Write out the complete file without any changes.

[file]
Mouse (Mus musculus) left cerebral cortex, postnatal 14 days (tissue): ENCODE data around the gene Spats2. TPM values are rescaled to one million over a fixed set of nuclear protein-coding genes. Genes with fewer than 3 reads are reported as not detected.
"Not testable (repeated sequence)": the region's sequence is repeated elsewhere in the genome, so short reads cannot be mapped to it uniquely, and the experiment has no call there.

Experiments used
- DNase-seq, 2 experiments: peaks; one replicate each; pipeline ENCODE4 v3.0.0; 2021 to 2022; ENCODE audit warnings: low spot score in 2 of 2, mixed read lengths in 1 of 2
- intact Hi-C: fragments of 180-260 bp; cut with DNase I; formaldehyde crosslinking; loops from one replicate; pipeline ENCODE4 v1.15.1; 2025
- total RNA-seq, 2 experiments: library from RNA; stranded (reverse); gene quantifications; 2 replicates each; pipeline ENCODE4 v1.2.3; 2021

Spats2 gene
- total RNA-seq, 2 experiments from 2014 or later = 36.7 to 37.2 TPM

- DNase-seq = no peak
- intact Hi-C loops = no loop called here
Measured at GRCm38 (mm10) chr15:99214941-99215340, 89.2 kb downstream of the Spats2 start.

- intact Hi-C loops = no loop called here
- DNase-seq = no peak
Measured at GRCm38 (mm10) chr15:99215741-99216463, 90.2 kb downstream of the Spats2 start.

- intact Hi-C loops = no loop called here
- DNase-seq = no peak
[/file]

Mouse (Mus musculus) left cerebral cortex, postnatal 14 days (tissue): ENCODE data around the gene Spats2. TPM values are rescaled to one million over a fixed set of nuclear protein-coding genes. Genes with fewer than 3 reads are reported as not detected.
"Not testable (repeated sequence)": the region's sequence is repeated elsewhere in the genome, so short reads cannot be mapped to it uniquely, and the experiment has no call there.

Experiments used
- DNase-seq, 2 experiments: peaks; one replicate each; pipeline ENCODE4 v3.0.0; 2021 to 2022; ENCODE audit warnings: low spot score in 2 of 2, mixed read lengths in 1 of 2
- intact Hi-C: fragments of 180-260 bp; cut with DNase I; formaldehyde crosslinking; loops from one replicate; pipeline ENCODE4 v1.15.1; 2025
- total RNA-seq, 2 experiments: library from RNA; stranded (reverse); gene quantifications; 2 replicates each; pipeline ENCODE4 v1.2.3; 2021

Spats2 gene
- total RNA-seq, 2 experiments from 2014 or later = 36.7 to 37.2 TPM

- DNase-seq = no peak
- intact Hi-C loops = no loop called here
Measured at GRCm38 (mm10) chr15:99214941-99215340, 89.2 kb downstream of the Spats2 start.

- intact Hi-C loops = no loop called here
- DNase-seq = no peak
Measured at GRCm38 (mm10) chr15:99215741-99216463, 90.2 kb downstream of the Spats2 start.

- intact Hi-C loops = no loop called here
- DNase-seq = no peak